UW Women’s Soccer Enjoying A Fresh Start

Five games into the 2014 season, the University of Washington women’s soccer team is already reaping rewards of a productive offseason. With an emphasis on unselfish play and hard work on both sides of the ball, the team is relying on chemistry within its talented roster to recover from a frustrating 2013 season that saw the squad finish eighth in the Pac-12 and with a losing record overall.

“Last year, we had a really, really talented team and I think we made too many assumptions about ourselves coming into a game and just performing without the work being put it,” head coach Lesle Gallimore said. “I don’t mean physical work, I mean work to make us more of a team.

“The coachability piece, the buy-in piece, the team piece, are always more important than the talent piece,” she added.

The Huskies aren’t any less talented in 2014 and have a good mix of old and new, with ten players returning who played in 14 or more games in 2013, and 12 new faces, including freshmen, transfers and players coming off redshirt seasons. Those new players have fit in seamlessly.

“We’ve done a lot of work to make sure that new people feel welcome,” senior midfielder Kate Bennett said. “Our team is unique in that we don’t really have a hierarchy. I hope we do a really good job of making sure that the freshman feel like they have a voice.”

The coaching staff has seen that effort and gives credit to veterans like Bennett for creating a welcoming atmosphere that helps the new players step right in and contribute.

Among the new faces to make an immediate impact is Kimberly Keever, a freshman who is one of the leading offensive players on the team. Fellow freshman Shannon Simon, Dominique Bond-Flasza and Rachel Wheeler have all seen significant playing time, while 2013 redshirts Stine Schoening and Sami Page have been stalwarts on the back line.  

“I think there are a lot of veteran players on our team looking at our new players saying, ‘Wow these are great kids, they’re great players, they’re so bought in,’” Gallimore said. “What they don’t realize is that they are great players and they are so bought in because of how they were made to feel when they got here by the veteran players.”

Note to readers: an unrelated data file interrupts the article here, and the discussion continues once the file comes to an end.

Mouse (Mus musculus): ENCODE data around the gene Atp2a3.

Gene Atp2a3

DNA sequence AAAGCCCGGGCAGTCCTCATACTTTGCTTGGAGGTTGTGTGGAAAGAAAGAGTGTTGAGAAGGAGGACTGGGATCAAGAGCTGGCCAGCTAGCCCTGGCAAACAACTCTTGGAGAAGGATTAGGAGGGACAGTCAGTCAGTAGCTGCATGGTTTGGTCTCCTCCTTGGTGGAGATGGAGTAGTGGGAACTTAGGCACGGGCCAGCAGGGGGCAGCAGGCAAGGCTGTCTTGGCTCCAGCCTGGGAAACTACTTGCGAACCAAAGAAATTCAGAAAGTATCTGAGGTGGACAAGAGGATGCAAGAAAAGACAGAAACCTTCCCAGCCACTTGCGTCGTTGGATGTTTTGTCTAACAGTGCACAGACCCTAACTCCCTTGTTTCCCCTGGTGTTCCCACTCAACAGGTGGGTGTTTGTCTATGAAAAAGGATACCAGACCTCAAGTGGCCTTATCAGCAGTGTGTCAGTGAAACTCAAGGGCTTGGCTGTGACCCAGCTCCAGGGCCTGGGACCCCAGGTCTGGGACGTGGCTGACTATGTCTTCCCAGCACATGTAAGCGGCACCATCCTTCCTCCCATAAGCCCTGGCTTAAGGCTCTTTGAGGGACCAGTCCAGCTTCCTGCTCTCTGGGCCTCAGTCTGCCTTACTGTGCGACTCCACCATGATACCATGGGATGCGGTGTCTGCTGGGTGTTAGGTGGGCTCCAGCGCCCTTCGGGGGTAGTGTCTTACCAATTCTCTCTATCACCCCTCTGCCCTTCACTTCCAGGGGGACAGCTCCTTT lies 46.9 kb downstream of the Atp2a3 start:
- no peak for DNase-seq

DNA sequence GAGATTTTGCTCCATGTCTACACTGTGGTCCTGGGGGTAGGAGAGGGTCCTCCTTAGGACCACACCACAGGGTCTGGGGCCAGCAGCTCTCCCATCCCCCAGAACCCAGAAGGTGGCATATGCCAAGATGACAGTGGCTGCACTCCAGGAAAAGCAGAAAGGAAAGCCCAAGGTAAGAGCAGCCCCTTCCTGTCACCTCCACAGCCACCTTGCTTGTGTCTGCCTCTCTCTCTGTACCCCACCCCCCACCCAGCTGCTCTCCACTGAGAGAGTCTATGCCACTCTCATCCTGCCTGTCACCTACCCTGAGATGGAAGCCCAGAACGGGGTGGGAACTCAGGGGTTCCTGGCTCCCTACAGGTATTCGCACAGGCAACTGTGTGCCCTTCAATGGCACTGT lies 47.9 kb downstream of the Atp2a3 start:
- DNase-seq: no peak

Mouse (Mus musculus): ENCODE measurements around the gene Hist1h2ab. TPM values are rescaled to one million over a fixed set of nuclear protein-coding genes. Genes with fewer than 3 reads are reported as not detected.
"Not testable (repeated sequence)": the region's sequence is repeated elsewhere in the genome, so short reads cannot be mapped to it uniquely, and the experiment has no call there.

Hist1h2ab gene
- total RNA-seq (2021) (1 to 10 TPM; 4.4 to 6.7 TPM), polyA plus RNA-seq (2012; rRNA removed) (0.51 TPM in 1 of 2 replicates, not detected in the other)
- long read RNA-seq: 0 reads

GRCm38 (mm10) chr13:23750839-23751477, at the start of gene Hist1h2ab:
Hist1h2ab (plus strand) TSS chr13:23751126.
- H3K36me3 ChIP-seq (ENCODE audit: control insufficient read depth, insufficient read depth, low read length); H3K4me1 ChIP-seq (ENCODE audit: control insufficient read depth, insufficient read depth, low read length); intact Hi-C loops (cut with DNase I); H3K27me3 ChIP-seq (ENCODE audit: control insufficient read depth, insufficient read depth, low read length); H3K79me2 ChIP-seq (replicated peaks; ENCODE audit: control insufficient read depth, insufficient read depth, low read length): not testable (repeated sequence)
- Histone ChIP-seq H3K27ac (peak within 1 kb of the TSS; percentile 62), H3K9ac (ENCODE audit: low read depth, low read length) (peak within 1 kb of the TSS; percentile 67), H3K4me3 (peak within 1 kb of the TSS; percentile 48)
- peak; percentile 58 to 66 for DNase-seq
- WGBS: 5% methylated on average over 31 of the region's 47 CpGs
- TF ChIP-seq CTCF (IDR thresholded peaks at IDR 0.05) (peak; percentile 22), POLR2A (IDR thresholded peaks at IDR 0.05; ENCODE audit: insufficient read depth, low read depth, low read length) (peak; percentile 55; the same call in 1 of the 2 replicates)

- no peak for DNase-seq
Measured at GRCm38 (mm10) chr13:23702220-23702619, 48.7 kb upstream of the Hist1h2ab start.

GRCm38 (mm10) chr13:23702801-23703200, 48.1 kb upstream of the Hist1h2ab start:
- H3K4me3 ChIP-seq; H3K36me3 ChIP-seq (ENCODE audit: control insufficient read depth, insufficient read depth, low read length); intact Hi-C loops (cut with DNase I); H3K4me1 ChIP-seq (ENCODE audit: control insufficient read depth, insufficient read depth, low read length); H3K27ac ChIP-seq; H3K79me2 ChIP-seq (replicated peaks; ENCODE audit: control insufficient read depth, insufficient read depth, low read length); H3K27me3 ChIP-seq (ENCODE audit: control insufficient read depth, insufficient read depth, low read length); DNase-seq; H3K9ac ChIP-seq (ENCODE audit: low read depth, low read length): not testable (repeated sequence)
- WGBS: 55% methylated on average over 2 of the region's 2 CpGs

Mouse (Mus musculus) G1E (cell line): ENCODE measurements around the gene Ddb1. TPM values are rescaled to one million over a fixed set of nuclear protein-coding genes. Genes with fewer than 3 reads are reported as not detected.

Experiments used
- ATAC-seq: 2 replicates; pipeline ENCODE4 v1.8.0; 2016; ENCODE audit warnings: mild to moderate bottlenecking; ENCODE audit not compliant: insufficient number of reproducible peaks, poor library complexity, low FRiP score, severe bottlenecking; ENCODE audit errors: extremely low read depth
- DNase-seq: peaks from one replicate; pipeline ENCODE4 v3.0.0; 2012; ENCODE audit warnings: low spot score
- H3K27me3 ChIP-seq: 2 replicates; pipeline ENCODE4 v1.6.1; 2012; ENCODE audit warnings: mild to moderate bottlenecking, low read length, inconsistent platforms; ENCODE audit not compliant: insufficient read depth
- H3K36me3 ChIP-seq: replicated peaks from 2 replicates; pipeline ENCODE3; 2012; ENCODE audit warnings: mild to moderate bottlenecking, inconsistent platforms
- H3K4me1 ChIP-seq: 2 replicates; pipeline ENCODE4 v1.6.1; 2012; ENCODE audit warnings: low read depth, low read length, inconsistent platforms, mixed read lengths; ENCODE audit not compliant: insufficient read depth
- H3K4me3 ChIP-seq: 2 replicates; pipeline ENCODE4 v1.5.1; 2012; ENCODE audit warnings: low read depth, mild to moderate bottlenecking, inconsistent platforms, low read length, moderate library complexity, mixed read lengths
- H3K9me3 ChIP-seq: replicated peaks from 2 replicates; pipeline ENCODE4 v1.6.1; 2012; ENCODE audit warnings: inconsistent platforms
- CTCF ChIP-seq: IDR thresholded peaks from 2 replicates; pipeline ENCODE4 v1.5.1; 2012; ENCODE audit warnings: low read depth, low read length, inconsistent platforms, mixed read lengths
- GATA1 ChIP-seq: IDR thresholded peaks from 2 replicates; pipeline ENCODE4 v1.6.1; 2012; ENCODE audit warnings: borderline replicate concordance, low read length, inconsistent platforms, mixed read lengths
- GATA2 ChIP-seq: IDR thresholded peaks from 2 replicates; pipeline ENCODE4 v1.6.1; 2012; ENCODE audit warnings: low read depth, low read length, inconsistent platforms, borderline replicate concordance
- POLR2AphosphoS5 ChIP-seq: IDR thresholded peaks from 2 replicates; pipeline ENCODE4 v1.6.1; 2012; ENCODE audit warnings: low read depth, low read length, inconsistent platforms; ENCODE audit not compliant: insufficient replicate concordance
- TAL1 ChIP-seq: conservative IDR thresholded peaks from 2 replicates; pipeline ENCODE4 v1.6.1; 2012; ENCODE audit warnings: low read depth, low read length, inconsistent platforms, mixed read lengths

The Huskies have started 4-1-0. With four wins thus far, UW is only three wins from tying the win total from all of last year. Forwards Jaclyn Softli and Becca Schoales have led the offense, with contributions from midfielders Amanda Perez and Bennett and attacking defender Havana McElvaine. The team is scoring almost two goals per game in 2014 compared to under one goal per game last year. According to Bennett, the success on the field is an extension of the chemistry off of it.

“People are playing really unselfishly,” she said. “I think a lot of people are making runs off the ball and working really hard on both sides of the ball. People have really realized that you’ve got to do the work, maybe even the things that go unnoticed, but people are taking the steps to do those things.”

That hard work is giving Husky fans high hopes for the 2014 season but the team is focused on each individual game and keeping the strong team chemistry alive.

“Yes, we want to do really well and we want to make the tournament, but we’re not looking at it that way,” Bennett said. “We’re looking at it as each individual game and not trying to look past each opponent.”

The Huskies’ only loss came at the hands of the No. 9 Wisconsin Badgers in the opener of the Husky Nike Invitational. UW has beaten Kentucky, LaSalle, Pittsburgh and Dartmouth during a grueling non-conference schedule.

The slate only gets tougher as UW heads to Portland to compete in the Nike Portland Invitational Sept. 12-14. The Huskies open the tournament against San Diego State and finish with Miami as they look to continue their hot start. Even so, Gallimore wants her team to focus on the pillars that have set this team on a better course.

“How it all ends up at the end of the season is not something I really think about,” she said. “We’re just everyday trying to toe the line that we’ve set for this group, which is to be consistent, to be determined, to be caring about each other, and to be bought in to our philosophy of how things need to be done.”

Regardless of the results of this promising young season, that philosophy lends itself to success in other ways by accomplishing the goals that Gallimore and her team have set in place.

“The great news for us is that it’s not at all result based. It’s a feeling that you get about a group of people,” Gallimore said. “Any time you are a part a great team or a great organization, that’s the most important part at the end of the day; you’re enjoying being around the people, you’re enjoying the work that you’re putting in, you’re enjoying the parts that are difficult. And when you don’t get a good result, you’re still happy that you’re doing it with the people you’re doing it with.”

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